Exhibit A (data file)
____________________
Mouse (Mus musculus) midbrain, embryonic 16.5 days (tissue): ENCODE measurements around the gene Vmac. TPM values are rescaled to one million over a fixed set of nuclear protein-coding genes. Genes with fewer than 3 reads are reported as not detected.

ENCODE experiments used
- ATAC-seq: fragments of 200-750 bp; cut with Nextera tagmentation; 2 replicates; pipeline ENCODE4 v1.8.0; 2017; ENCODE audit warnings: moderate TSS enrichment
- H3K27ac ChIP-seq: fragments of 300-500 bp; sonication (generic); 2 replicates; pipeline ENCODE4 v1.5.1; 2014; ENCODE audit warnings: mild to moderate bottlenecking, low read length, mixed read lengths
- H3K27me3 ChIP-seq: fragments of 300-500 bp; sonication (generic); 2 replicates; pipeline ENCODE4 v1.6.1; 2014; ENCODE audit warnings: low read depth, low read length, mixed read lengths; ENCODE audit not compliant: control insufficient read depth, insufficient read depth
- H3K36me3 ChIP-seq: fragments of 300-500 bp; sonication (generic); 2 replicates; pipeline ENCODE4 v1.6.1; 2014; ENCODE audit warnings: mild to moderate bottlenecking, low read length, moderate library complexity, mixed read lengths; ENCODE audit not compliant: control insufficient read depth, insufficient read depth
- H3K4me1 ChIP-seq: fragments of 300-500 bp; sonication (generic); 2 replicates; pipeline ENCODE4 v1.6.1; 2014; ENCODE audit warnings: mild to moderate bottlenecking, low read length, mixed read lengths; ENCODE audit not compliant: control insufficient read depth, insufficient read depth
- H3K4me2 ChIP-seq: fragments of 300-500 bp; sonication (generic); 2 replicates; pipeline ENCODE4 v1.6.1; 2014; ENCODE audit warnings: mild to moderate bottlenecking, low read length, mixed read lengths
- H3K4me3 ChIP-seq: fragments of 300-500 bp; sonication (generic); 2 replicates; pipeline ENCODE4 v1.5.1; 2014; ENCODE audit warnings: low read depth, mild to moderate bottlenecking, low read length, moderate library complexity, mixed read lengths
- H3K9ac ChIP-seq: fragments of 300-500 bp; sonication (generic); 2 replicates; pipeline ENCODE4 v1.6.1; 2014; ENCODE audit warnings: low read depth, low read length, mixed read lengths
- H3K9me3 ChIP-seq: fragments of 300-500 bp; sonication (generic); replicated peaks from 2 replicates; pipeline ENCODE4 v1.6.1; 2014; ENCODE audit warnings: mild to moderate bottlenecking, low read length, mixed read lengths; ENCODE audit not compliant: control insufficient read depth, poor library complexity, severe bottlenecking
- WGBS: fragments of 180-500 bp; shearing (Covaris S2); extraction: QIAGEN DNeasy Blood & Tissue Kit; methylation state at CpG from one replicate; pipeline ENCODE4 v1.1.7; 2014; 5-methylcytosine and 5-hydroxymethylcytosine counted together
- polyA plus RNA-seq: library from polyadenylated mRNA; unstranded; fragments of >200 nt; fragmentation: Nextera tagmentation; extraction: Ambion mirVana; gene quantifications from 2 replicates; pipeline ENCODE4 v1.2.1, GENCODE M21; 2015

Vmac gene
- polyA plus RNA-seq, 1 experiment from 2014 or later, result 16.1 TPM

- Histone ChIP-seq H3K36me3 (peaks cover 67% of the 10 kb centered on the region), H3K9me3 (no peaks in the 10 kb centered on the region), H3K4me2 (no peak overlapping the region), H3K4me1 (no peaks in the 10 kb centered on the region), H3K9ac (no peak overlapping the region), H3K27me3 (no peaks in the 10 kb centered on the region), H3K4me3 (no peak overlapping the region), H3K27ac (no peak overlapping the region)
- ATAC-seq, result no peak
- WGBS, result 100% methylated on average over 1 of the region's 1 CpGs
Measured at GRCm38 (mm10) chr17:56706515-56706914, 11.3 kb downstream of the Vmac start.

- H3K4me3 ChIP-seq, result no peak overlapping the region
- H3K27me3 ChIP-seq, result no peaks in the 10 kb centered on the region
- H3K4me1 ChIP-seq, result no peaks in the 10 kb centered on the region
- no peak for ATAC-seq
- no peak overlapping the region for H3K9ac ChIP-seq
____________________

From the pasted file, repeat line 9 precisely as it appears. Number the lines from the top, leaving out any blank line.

- H3K4me3 ChIP-seq: fragments of 300-500 bp; sonication (generic); 2 replicates; pipeline ENCODE4 v1.5.1; 2014; ENCODE audit warnings: low read depth, mild to moderate bottlenecking, low read length, moderate library complexity, mixed read lengths